Dr M is very fond of taking his students into the University of Reading Herbarium to demonstrate the role of the modern herbarium in teaching, research and consultancy.
A herbarium is a collection of plant samples preserved for long-term study – including pressed and mounted plants, seeds, wood sections, pollen, microscope slides, frozen DNA extractions, and fluid-preserved flowers or fruits.
Worldwide there are over 300 million specimens preserved for teaching and research. The largest herbarium is in Paris at the Muséum National d’Histoire Naturelle holding 9.5 million specimens!
Herbaria are usually associated with universities, museums, or botanical gardens and there are 4,000 or so in more than 165 countries. The world catalogue of public herbaria, Index Herbariorum, is published by the International Association for Plant Taxonomy. Each herbarium is assigned an official acronym code that is used as a standard for referring to the institution and its specimens.
The University of Reading Herbarium is known as RNG in Index Herbiorum.
So what is the RNG herbarium like? Well it is a rather intriguing space, presided over by a large bust of Carolus Linnaeus (of course!) with a unique and lovely museumy smell and filled (even replete!) with row upon row of cabinets floor to ceiling. Each cabinet is filled with carefully indexed folders each in turn filled with sheets of painstakingly pressed and preserved plants collected over the last century or so.
In the RNG herbarium there are more than 300,000 specimens of lichens, mosses and liverworts, ferns (and their allies), gymnosperms and flowering plants from Britain and around the World.
This large collection is regularly used by a wide range of people wishing to verify their plant identifications against type specimens and other specimens in the herbarium. The herbarium is also a valuable resource for research and for botanical training, such a Dr M’s class!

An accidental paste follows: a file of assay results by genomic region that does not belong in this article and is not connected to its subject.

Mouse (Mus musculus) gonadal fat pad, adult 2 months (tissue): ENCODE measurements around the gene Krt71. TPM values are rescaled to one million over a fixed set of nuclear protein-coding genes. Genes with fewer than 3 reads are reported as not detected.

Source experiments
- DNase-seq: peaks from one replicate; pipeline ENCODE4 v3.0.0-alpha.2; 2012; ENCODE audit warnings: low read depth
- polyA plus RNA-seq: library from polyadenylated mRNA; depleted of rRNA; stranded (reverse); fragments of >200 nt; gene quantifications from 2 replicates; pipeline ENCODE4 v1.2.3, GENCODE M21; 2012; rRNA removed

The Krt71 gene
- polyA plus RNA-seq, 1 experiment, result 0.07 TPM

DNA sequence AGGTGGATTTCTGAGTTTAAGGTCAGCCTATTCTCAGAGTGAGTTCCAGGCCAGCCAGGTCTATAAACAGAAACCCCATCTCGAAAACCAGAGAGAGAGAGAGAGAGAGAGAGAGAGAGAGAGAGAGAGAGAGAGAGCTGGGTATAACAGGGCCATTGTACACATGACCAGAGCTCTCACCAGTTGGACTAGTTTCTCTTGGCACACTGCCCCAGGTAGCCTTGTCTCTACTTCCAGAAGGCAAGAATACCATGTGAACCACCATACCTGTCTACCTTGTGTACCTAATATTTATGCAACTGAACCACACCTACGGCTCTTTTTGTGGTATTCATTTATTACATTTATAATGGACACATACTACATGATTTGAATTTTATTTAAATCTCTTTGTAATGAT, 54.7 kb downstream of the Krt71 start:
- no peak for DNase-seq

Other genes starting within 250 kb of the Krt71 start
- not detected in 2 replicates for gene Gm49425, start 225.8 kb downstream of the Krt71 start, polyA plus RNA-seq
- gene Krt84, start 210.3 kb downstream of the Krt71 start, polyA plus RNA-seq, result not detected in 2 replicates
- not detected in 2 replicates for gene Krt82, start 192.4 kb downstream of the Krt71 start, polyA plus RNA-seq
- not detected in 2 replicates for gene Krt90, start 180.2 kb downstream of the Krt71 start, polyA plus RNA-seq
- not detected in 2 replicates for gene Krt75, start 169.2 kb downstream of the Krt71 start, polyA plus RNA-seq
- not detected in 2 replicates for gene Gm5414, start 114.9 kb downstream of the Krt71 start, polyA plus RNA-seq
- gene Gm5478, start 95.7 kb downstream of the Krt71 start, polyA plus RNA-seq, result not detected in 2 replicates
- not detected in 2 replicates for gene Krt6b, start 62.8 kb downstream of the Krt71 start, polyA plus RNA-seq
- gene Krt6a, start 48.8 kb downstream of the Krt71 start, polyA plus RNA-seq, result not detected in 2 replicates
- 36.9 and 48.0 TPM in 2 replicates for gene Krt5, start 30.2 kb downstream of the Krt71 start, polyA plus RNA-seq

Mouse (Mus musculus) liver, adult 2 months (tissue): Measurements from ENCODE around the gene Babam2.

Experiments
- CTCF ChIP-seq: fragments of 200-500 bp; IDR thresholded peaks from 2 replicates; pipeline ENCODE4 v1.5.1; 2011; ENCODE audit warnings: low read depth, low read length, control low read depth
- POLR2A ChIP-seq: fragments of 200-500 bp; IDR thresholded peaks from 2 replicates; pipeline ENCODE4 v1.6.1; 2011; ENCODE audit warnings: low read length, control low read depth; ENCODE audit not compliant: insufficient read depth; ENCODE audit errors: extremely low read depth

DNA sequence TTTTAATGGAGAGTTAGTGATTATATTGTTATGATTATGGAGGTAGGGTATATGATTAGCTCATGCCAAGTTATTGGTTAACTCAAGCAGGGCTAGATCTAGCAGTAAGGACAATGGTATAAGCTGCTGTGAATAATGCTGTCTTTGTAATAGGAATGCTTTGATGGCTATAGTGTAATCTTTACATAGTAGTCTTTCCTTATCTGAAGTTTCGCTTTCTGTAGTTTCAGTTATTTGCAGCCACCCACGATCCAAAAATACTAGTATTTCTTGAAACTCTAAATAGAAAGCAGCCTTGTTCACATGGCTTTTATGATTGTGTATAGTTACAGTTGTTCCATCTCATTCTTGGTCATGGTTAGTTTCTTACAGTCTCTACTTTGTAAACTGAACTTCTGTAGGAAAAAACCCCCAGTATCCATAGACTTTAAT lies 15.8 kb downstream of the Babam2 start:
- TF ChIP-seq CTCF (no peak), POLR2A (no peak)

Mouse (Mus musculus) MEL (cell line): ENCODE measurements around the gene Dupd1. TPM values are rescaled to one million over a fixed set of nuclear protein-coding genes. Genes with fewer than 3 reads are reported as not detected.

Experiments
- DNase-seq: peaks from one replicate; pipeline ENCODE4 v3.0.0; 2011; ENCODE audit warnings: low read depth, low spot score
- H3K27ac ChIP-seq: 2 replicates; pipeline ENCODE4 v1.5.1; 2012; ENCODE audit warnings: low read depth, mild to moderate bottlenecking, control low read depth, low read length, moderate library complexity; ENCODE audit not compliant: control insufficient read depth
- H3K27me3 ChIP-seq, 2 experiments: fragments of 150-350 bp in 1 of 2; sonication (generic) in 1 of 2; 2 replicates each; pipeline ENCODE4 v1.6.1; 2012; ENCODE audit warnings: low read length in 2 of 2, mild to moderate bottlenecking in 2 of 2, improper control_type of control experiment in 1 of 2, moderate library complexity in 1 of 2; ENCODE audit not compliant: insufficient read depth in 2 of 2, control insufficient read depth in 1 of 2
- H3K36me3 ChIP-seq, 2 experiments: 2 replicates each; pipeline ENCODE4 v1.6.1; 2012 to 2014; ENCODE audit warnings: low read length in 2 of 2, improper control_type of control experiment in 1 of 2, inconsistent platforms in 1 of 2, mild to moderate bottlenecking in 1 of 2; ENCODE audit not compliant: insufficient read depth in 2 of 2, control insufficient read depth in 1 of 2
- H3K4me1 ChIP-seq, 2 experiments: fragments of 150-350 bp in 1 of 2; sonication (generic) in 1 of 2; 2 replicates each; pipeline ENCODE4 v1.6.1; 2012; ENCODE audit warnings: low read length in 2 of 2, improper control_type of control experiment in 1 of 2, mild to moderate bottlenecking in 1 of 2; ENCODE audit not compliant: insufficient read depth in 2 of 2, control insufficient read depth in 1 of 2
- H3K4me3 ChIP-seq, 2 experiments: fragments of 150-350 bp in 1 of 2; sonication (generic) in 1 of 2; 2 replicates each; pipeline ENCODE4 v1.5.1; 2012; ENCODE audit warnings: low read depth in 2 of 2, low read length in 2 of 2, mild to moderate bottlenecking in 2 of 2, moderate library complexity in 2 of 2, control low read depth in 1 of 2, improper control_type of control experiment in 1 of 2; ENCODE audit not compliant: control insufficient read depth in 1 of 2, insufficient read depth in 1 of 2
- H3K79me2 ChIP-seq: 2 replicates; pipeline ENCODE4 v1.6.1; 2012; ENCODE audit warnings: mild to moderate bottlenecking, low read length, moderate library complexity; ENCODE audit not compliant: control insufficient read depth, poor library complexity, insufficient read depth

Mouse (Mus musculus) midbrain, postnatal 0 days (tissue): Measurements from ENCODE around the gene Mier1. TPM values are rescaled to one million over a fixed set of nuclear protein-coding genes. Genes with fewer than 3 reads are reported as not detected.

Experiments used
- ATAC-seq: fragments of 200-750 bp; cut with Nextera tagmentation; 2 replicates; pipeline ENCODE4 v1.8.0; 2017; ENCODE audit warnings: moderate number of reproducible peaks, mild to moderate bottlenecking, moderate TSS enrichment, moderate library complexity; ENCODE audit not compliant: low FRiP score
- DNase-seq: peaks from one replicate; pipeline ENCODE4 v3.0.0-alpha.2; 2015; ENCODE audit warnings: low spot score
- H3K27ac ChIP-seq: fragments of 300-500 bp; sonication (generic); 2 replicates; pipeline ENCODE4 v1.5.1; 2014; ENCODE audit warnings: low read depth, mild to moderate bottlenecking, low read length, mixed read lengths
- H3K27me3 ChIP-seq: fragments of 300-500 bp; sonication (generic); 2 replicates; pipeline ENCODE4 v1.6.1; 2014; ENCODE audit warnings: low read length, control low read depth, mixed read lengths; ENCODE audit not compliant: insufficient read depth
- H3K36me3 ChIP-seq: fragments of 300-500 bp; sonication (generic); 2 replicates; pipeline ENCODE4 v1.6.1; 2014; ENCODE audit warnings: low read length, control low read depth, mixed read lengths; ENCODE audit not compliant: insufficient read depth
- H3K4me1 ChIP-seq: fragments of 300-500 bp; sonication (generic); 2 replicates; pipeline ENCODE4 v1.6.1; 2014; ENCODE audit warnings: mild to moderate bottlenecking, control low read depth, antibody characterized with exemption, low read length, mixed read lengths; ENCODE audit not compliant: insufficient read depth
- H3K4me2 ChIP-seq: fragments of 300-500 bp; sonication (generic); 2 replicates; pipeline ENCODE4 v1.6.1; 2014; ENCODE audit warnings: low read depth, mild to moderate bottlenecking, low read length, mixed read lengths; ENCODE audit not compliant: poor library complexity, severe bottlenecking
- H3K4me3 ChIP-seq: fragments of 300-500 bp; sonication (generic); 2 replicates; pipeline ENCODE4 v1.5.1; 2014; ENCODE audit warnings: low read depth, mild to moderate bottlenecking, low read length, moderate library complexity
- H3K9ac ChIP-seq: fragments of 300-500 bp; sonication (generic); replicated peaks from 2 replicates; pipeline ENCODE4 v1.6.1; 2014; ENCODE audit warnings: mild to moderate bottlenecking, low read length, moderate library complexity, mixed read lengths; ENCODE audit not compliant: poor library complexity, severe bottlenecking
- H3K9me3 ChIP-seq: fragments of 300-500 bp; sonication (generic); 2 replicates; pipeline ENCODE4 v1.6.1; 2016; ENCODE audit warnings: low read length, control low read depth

Dr M and his colleagues Professor Alastair Culham (Herbarium Curator) and Mrs Sue Mott (Deputy Curator) explain tostudents how the RNG herbarium can be used to verify plant identifications and also to examine plants which are otherwise unlikely to be seen (perhaps because they are very rare or even extinct).
Students are instructed in the proper way to handle herbarium specimens, which is crucial, because a herbarium collection will soon become useless if material is carelessly handled and damaged and also if specimens are not properly relocated to their correct place in the botanical labyrinth which is the APG2 system which is the system of plant taxonomic organisation upon which the material in the cabinets is organised.
Professor Culham explains how the herbarium can be used to derive new data for research, for example using herbarium material to track the spread of invasive species, such as the the spread of Leaf miners on Horse Chestnut (Aesculus hippocastanum).
Dr M is especially fond of the RNG herbarium as a teaching resource and likes to show students how the herbarium can be used as an additional tool for learning plant families, genera and species.
There is almost no limit to the uses of such a fabulous botanical resource and regular followers of drmgoeswild.com will already have seen how the RNG herbarium lichen collection is currently being used by neuroscientist and artist Immy Smith to create “Symbiosis” a project for the Reading Science Week 2014.
Students are introduced to the ancient art of making a herbarium specimen. This is pretty crucial for where would a herbarium be without proper specimens! For your botanical edification do follow the next link to the RNG herbarium film “making specimens” which shows herbarium expert, Ronald Rutherford, making it all look so easy!
And before you ask, no the RNG herbarium has NOT been relocated to the car park as part of a cost cutting exercise! It was just a convenient space in which to do the filming!